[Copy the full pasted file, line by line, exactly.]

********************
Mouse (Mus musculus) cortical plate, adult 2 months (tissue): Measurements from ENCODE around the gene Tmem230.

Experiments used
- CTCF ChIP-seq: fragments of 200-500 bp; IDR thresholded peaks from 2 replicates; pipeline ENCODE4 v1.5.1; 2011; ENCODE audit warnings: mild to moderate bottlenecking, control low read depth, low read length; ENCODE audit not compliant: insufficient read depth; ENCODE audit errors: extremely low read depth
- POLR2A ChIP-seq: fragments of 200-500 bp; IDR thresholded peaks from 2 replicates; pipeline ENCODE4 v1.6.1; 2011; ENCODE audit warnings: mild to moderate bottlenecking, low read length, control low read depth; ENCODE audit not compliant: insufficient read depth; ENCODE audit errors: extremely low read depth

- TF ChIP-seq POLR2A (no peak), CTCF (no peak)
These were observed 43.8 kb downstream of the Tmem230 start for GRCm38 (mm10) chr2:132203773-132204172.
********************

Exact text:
Mouse (Mus musculus) cortical plate, adult 2 months (tissue): Measurements from ENCODE around the gene Tmem230.

Experiments used
- CTCF ChIP-seq: fragments of 200-500 bp; IDR thresholded peaks from 2 replicates; pipeline ENCODE4 v1.5.1; 2011; ENCODE audit warnings: mild to moderate bottlenecking, control low read depth, low read length; ENCODE audit not compliant: insufficient read depth; ENCODE audit errors: extremely low read depth
- POLR2A ChIP-seq: fragments of 200-500 bp; IDR thresholded peaks from 2 replicates; pipeline ENCODE4 v1.6.1; 2011; ENCODE audit warnings: mild to moderate bottlenecking, low read length, control low read depth; ENCODE audit not compliant: insufficient read depth; ENCODE audit errors: extremely low read depth

- TF ChIP-seq POLR2A (no peak), CTCF (no peak)
These were observed 43.8 kb downstream of the Tmem230 start for GRCm38 (mm10) chr2:132203773-132204172.